Wednesday, January 17, 2007
From The Chicago Tribune…
Ready for Obama’s big test--and ours
By Clarence Page
WASHINGTON -- This time he’s not kidding.
“As many of you know, over the last few months I have been thinking hard about my plans for 2008,” Sen. Barack Obama said Tuesday in his groundbreaking announcement of his presidential intentions on his Web site.
In those initial moments, the Illinois Democrat reminded me of the gag video he recorded with a very similar beginning for ABC's “Monday Night Football.”
But this time Obama was not pulling our collective leg. He’s beginning the process of a presidential run.
And unlike every other candidate of known African descent who has come before him, Obama actually has a chance to be nominated and, perhaps, even win the grand prize.
Win or lose, he now faces the big questions, like what does he stand for? Can he take the heat and go the distance of a rigorous national campaign? Does he have enough experience? Will he be hurt by his middle name, Hussein? Will he quit smoking?
That last one, interestingly enough, causes the most concern among Democrats with whom I have spoken. The party that reveres the memory of Franklin D. Roosevelt, who jauntily flaunted his smokes in a fancy cigarette holder, now is the first to exile those who pollute their own lungs. Senator, snuff it out!
Yet, as much as we wait to hear what a presidential run will tell us about Obama, I expect the run to tell us even more about America. Already the national conversation about Obama has been like that surrounding no other presidential candidate that I have seen or imagined.
I hear, for example, from readers who admonish me to stop calling him black, since he is the mixed-race offspring of a white mother from Kansas and a black father from Kenya. Now hear this, folks: Media people call Barack black or African-American for several reasons, not the least of which is his own preference.
We are captives of this country’s peculiar custom, the almost unique one-drop rule dating to slavery times that defines as “black” anyone who has at least one drop of black Africa-originated blood.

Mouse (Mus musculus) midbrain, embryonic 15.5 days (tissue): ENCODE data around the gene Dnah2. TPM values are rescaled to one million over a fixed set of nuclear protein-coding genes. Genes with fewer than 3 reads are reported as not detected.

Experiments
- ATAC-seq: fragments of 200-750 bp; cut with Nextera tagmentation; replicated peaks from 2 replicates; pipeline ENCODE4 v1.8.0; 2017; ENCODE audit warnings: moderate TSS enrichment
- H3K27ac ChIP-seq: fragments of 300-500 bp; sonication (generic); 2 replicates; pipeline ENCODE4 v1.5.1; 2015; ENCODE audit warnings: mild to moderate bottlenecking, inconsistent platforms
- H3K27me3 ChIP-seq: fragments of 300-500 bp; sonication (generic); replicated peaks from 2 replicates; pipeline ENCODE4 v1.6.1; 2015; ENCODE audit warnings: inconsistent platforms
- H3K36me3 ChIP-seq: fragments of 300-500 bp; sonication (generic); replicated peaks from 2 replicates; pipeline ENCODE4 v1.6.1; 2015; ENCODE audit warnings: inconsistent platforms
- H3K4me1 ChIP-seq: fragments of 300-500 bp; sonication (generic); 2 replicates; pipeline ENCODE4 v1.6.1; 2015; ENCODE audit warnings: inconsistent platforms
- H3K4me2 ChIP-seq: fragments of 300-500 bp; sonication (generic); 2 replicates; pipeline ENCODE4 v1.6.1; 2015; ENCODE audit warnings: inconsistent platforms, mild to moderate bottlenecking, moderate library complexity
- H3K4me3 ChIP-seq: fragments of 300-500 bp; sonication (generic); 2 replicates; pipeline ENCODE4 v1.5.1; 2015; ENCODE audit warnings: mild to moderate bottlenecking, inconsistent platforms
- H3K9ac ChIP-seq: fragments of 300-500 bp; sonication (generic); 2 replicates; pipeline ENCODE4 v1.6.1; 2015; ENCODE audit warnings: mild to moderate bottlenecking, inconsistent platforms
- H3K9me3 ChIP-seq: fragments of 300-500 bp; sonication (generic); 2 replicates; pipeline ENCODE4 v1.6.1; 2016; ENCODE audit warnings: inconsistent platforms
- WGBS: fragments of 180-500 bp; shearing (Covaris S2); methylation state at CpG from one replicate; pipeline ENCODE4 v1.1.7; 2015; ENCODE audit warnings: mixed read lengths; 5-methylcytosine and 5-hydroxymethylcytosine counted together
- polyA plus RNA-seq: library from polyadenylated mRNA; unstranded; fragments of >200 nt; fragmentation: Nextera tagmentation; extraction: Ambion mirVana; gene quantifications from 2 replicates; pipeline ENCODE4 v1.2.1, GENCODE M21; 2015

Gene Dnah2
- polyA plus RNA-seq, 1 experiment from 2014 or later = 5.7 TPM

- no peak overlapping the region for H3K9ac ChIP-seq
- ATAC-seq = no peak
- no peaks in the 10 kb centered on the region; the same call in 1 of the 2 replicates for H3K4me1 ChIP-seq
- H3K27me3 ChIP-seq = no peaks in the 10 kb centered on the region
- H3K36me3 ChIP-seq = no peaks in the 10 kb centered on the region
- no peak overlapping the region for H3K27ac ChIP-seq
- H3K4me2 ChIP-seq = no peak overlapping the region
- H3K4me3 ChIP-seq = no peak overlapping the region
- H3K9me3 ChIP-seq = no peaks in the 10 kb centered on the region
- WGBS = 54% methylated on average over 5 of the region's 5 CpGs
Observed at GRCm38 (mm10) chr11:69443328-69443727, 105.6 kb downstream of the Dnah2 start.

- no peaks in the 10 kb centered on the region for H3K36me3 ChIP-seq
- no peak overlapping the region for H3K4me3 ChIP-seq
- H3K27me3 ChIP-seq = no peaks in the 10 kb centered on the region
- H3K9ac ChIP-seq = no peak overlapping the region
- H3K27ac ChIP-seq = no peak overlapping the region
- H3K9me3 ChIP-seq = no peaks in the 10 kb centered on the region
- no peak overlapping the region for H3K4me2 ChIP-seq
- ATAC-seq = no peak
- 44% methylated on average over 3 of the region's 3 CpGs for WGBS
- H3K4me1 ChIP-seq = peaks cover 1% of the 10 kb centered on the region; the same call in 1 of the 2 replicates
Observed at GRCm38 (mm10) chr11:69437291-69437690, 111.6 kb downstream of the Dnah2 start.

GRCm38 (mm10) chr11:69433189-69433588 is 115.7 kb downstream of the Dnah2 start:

Obama has not run away from the label, unlike, say, Tiger Woods, who famously told Oprah Winfrey that he likes to call himself a “Cablinasian,” for “Caucasian, Black, Indian and Asian.”
As a longtime observer of black politics, especially in Chicago, I can tell you that a substantial number of black voters are mightily suspicious and even personally offended by black folks who don’t want to be called black. Many are wary of anyone who sounds, for whatever reason, a bit too eager to abandon the tribe.
Absurd? Blame the inadequacies of our language to describe the historical complexities of the largely political and social construct that we call race. The chance to cut American life loose from such absurdities may, in itself, be boosting Obama’s popularity, even among those who don’t know much about his political beliefs. His sheer winnability as a black candidate or, if you prefer, not-all-white candidate offers a comforting reassurance to many that this country is not as racist as many Americans fear it still might be.
Black author and essayist Debra Dickerson in the Los Angeles Times called “the swooning from white people” about Obama “a paroxysm of self-congratulation.” That’s OK, America. Pat yourself on the back. Until 1967, marriages like the one that produced Obama still were illegal in 16 states.
Like then-Sen. John Edwards (D-N.C.) in 2004, Obama is fresh, new and exciting, in spite of his lack of national political experience. And, unlike Edwards, he offers a bonus: He assuages white guilt.
He also offers an alternative to the more extreme race-based politics of other media-anointed leaders like, say, Rev. Jesse Jackson or Rev. Al Sharpton. That might explain why Jackson and Sharpton have been noticeably restrained in their critiques of Obama.
Harry Belafonte, the singer-activist who called Colin Powell and Condoleezza Rice “house slaves” on the Bush plantation, says America needs to be “careful” about Obama, according to the London Times: “We don’t know what he’s truly about.” The London Times headlined their piece “Obama’s charm lost on America’s black activists.” But, really, chaps, that’s stepping a bit too far past the cricket wicket. You wouldn’t have black leaders endorse Obama just because he’s black, would you?
Besides, much of Chicago’s black political establishment greeted Obama’s initial rise to the state Senate in 1996 with skepticism, since he had not been anointed by the kingmakers. Yet, he eventually won their support, including that of Mayor Richard Daley. Obama will have to do the same across America, as he pursues his presidential campaign. That’s what elections are for.
And that's why it’s good for America that Obama has decided to run. This is a big contest for him to enter. It’s just as big a test for the rest of us.